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A person leans over a bed of soil and foliage looking at the camera.

Fanny Cerdan-Roy – “I've learned to develop my own way of filmmaking”

Because of the COVID-19 pandemic, the first time I met my professors and classmates was on a screen. The teachers created a safe place where we felt free to work, taking our limitations as creative challenges.


What I thought would be a limitation turned out to be an incredible opportunity, as we bonded very personally with each other. I felt supported and motivated. Changes happen, and you have to adapt to them, and AUB was able to handle this difficult task.

After a BA in Anthropology, I decided to come to AUB to do my MA in Film Practice because I knew that it was a university that promoted excellence and gave its students the freedom to express themselves artistically. During our year, we worked on different exercises and workshops that pushed us to develop our own creative identity.

I always wanted to make films; before anthropology, I studied visual arts and then got a diploma in cinematography. But I wanted something else and that's why I chose anthropology, to open myself to something wider. I don't regret it because I think it has brought me a lot personally, and for the film production course. In anthropology, you learn to be patient, to observe, to listen, to be curious. Collaboration is very important for me, and this is something I like to bring out when I work with someone and hope to keep in my future projects. Also, by studying other societies, cultures, beliefs, I was able to learn more about myself. Making films is, first, telling a story, and during my process I left ego aside, looking for the best story to tell and concentrating on what was around me.

In film, my interests point more towards directing and cinematography, and so I’ve been working for a year on a film that’s intended, in the future, to be a live performance. A film that’s directed, filmed, and edited live on a stage in front of an audience. For this project, I worked in close collaboration with one of my classmates, and our collaboration went far beyond what I expected. This project wasn’t a traditional film, and neither was the process. The process is what interested me most about filmmaking, as well as the people you share it with. I love the concept of bringing an idea to life and watching as it grows and evolves into something you never thought it would and sharing that sense of accomplishment with those who helped along the way. Our professors supported us and gave us the tools to accomplish this project, of which both my collaborator and I were more than proud.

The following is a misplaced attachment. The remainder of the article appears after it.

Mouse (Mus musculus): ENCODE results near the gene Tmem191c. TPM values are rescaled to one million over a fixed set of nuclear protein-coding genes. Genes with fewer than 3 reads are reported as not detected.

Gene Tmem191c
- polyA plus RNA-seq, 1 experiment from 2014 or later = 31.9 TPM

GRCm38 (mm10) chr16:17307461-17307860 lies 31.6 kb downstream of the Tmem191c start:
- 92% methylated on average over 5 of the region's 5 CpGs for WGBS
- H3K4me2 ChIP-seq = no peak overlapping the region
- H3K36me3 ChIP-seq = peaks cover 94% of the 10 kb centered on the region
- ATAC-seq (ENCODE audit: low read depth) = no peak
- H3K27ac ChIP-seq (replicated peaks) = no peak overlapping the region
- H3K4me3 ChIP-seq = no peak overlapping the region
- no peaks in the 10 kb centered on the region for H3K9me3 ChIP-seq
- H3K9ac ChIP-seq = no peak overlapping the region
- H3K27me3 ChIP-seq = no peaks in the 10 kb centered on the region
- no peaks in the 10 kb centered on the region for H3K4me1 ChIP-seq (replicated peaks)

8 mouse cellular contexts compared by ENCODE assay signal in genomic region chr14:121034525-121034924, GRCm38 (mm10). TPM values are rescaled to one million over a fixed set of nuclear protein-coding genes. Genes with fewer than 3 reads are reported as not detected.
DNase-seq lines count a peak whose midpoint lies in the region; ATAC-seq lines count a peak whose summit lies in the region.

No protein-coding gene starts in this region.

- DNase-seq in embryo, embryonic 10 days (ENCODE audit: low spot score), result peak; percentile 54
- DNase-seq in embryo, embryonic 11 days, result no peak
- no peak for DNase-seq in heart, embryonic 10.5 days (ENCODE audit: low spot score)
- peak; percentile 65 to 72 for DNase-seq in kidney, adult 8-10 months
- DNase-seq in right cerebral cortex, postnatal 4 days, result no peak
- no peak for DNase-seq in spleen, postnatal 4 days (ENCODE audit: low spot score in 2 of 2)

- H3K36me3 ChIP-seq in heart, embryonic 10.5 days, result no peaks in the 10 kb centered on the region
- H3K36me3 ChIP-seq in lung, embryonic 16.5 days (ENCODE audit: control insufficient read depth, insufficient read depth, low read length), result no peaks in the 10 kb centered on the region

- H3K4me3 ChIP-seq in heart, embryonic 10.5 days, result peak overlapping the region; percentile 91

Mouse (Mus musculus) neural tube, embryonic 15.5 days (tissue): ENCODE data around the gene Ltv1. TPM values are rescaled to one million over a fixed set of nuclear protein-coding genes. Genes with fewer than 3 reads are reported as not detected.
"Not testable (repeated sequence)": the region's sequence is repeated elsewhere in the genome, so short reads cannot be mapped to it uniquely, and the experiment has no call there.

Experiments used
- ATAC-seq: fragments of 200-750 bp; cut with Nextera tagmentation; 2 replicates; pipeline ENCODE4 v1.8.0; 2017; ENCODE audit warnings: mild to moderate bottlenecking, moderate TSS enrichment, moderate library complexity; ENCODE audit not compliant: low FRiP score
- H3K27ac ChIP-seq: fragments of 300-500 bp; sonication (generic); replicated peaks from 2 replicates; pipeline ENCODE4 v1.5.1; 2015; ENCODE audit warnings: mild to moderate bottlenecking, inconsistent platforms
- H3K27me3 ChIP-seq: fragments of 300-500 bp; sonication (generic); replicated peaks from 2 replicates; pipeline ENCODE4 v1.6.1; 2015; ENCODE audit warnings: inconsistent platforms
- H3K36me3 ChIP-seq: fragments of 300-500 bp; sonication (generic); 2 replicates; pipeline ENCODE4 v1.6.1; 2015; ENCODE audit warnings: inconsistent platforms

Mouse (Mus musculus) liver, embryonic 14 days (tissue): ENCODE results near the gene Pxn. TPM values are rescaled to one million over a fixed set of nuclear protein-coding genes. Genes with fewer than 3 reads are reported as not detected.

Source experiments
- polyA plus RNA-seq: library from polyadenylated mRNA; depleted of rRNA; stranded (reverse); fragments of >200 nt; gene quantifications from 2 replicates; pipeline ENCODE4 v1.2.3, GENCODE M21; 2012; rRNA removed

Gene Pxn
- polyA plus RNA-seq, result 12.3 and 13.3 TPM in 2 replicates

Throughout my MA Film Practice degree, I learned that all creative processes start from the same point. Shaping ideas, not being afraid to share them with someone, and working to create a more cohesive and beautiful object. This year, I brought a project to life that I would never have had the space to develop elsewhere.

With the confidence I gained at AUB, I’m still working on my live film project alongside some of the creative allies I made during my Master’s course. People who’ve become more than just classmates. Not only have I developed my skills; I learned something that I’ll carry with me for life and will continue to grow. I’ve learned to develop my own way of filmmaking, based on trust and collaboration. From that, I’ve learned to see the importance of never taking anything for granted, and that you have to accept failure and not be afraid to try in order to succeed.

Something to think about

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